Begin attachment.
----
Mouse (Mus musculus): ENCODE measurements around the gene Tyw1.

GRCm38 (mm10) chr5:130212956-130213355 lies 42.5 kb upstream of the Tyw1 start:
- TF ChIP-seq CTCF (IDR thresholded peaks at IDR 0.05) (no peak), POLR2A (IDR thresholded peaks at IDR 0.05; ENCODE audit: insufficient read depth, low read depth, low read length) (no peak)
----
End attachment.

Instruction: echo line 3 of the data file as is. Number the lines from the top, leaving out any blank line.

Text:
- TF ChIP-seq CTCF (IDR thresholded peaks at IDR 0.05) (no peak), POLR2A (IDR thresholded peaks at IDR 0.05; ENCODE audit: insufficient read depth, low read depth, low read length) (no peak)